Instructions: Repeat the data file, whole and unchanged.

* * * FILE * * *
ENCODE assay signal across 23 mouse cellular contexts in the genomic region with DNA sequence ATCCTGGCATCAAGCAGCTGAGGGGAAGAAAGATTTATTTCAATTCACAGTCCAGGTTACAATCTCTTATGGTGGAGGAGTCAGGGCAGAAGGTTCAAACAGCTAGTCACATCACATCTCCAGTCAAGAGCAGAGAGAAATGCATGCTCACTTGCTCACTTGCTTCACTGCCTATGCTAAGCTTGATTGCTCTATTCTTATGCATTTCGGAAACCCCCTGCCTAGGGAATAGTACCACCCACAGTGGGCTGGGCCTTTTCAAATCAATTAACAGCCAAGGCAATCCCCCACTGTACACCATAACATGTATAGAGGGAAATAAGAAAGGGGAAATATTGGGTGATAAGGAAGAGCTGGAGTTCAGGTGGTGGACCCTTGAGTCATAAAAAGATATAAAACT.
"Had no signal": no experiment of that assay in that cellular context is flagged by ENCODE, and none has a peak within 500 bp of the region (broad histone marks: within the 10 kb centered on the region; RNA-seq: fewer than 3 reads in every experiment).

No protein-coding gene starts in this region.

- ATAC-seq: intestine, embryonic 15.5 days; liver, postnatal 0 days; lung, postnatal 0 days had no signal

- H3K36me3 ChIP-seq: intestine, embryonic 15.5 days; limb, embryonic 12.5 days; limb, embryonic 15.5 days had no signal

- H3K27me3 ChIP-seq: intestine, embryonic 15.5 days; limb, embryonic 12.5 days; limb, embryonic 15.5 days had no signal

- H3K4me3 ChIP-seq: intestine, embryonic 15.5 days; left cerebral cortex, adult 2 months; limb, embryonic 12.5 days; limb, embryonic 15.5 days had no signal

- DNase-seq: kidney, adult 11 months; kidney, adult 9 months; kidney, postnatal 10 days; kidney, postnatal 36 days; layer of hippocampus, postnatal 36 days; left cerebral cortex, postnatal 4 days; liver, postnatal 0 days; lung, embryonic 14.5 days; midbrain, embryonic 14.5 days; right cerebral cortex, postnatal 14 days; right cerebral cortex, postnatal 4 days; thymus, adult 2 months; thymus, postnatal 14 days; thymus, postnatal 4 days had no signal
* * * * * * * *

ENCODE assay signal across 23 mouse cellular contexts in the genomic region with DNA sequence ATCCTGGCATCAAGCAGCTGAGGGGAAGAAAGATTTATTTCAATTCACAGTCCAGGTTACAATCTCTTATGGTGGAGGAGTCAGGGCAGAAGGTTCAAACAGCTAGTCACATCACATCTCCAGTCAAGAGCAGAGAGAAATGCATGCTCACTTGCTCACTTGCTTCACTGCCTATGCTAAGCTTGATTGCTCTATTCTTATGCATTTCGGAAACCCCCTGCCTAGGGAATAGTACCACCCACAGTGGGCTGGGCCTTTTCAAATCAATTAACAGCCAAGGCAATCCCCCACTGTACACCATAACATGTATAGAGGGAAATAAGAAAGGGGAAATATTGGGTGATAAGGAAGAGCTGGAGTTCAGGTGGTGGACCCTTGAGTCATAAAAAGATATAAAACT.
"Had no signal": no experiment of that assay in that cellular context is flagged by ENCODE, and none has a peak within 500 bp of the region (broad histone marks: within the 10 kb centered on the region; RNA-seq: fewer than 3 reads in every experiment).

No protein-coding gene starts in this region.

- ATAC-seq: intestine, embryonic 15.5 days; liver, postnatal 0 days; lung, postnatal 0 days had no signal

- H3K36me3 ChIP-seq: intestine, embryonic 15.5 days; limb, embryonic 12.5 days; limb, embryonic 15.5 days had no signal

- H3K27me3 ChIP-seq: intestine, embryonic 15.5 days; limb, embryonic 12.5 days; limb, embryonic 15.5 days had no signal

- H3K4me3 ChIP-seq: intestine, embryonic 15.5 days; left cerebral cortex, adult 2 months; limb, embryonic 12.5 days; limb, embryonic 15.5 days had no signal

- DNase-seq: kidney, adult 11 months; kidney, adult 9 months; kidney, postnatal 10 days; kidney, postnatal 36 days; layer of hippocampus, postnatal 36 days; left cerebral cortex, postnatal 4 days; liver, postnatal 0 days; lung, embryonic 14.5 days; midbrain, embryonic 14.5 days; right cerebral cortex, postnatal 14 days; right cerebral cortex, postnatal 4 days; thymus, adult 2 months; thymus, postnatal 14 days; thymus, postnatal 4 days had no signal